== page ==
Friday, March 10, 2006

Rally to Save Sydney's Working Harbour

Save Sydney Harbour will be officially launched on Saturday 11th March 2006

A public rally will be held at Observatory Hill starting at 11am.

Speakers will include Tom Uren, Robert Coombs and Phil Jenkyn.

Make sure your voice is heard on this important day of action.

"We want to support a working harbour in Sydney. It's a part of life of Sydney. The plans the government have put forward simply don't add up."- John Brogden

Sydney Town Hall Forum Wednesday 24 August 2005 - John Brogden

"We want to support a working harbour in Sydney. It's a part of life of Sydney. The plans the government have put forward simply don't add up."- John Brogden
Thank you Judge, Councillors, to my fellow panelists, Comrade Coombes, to those who've taken time out of your evening to be here. Firstly may I apologise for being late - I got caught up in Sydney's traffic on the way down.

I guess the proposition I start from is that there's not a person alive who can remember Sydney as anything other than a working harbour. This is not a proposition that we have to restore Sydney to what it was ten, twenty, thirty, forty, fifty years ago. In fact if anything the capacities of Sydney to be a working harbour have diminished in recent times. On a personal note, as somebody who was born in Balmain and lived there till I was five, whose grandmother has lived in Balmain all her life, and spent a couple of my teenage years living in Balmain, the sounds of the Harbour, the sounds of the working harbour, are part of the life of Sydney. So, in one sense this is not seeking to eliminate an intrusive, disruptive new development - this is a case of keeping in place part of the character of Sydney.

This was a decision made by the former Premier, therefore with a change of leadership in the government the new Labor leader actually has an opportunity to reverse the decision that has no personal embarrassment to him. I don't wish to make a political point or political tack in this, it's actually an opportunity, and I'm sure Clover would agree, for the current Premier to make a statement that he disagrees with the previous Premier on this issue. It's actually an opportunity, ladies and gentlemen, for the working harbour policies of the year 2000 to be restored and maintained into the future. I'd encourage Maurice Iemma to do exactly that. I'd encourage him to say "this was a decision of my predecessor with which I strongly disagree" and restore the policy to its original position. That opportunity exists and it's an easy thing for him to do. He won't in fact be criticized - he'll be praised.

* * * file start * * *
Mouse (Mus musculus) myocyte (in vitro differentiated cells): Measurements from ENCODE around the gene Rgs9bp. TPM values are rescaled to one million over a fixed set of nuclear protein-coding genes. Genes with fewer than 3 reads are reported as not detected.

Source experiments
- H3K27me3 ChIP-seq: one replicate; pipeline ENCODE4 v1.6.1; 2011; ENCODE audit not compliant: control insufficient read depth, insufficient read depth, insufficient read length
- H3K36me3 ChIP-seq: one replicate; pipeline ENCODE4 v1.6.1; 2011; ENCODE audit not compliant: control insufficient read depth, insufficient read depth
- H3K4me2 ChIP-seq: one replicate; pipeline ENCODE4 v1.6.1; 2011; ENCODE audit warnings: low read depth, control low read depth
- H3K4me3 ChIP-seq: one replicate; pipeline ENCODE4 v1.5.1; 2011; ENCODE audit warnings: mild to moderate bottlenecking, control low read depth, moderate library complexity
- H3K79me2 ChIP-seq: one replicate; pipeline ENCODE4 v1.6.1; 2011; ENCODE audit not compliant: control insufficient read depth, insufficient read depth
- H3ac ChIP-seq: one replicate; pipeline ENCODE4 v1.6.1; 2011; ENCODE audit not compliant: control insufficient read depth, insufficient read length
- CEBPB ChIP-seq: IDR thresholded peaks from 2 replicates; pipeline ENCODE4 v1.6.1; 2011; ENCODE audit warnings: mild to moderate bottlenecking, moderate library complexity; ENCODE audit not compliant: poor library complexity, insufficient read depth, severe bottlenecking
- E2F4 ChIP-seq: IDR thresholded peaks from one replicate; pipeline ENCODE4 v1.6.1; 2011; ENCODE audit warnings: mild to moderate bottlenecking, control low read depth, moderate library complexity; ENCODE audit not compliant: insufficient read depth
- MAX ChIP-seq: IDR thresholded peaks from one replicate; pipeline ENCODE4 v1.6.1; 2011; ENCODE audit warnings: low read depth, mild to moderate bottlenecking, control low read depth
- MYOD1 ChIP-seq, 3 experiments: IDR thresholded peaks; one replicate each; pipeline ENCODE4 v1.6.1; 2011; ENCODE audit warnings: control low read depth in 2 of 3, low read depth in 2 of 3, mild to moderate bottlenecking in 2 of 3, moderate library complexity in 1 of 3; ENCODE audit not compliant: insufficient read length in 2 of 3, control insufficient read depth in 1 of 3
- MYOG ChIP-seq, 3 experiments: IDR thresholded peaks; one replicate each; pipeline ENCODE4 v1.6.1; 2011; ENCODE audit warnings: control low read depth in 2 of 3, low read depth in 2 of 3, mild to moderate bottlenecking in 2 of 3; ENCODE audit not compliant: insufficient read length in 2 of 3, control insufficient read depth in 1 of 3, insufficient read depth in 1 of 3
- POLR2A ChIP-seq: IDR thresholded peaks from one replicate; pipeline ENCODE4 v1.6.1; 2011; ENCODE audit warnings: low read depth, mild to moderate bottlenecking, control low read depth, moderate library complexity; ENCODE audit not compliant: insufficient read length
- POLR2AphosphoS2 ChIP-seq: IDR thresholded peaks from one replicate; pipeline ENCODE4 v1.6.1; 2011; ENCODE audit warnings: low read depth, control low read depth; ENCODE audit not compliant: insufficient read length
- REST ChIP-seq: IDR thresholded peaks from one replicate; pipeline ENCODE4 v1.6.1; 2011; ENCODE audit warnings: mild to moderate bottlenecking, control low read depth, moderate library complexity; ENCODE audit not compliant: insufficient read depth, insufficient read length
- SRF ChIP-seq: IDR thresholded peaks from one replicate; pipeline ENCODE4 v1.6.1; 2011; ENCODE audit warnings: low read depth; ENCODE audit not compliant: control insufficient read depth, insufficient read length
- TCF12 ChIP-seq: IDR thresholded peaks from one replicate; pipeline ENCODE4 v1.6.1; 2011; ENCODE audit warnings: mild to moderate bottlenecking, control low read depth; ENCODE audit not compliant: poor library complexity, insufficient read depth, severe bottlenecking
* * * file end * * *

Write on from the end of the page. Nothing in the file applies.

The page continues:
In terms of the position that I take to this, I from the initial announcement of the policy by Bob Carr was unable to make sense of why this actually needed to happen. So the first question is "What is the motivation. Why reduce the capacity of the working harbour?" If it is nothing other than to send more opportunity, more business, more development, more jobs north and south of Sydney in to the other ports then in that sense I think it is short-sighted. If, as Clover says, this is a policy of sending over 100,000 vehicles to Wollongong, only to have half of them come back to Sydney on a road structure that is completely unable to cope with that, and on a rail line equally unable to cope, then that will not benefit the people of the Illawarra. In fact it will be a curse for them in terms of the lack of infrastructure investment. If it's a policy about changing the character of Sydney Harbour for the better, then he ought to scrap it because I don't see the benefit. The character of Sydney Harbour is a character that is appropriate, that is long-standing and that is universally welcomed and received. If it's a policy about turning over the foreshores for housing, and for private ownership and private development, well I can only but echo the comments of Tom Uren - why do we have to go through this fight all over again and why should we be turning the foreshores of Sydney, more of the foreshores, over to unprecedented private development? Yes, we'll get the sweet at the end of the meal that will return walkway or some parkland to the fringes of Sydney but it will change the character of Sydney and reduce the public open space and in my view reduce the quality of life for the Sydney we see here today.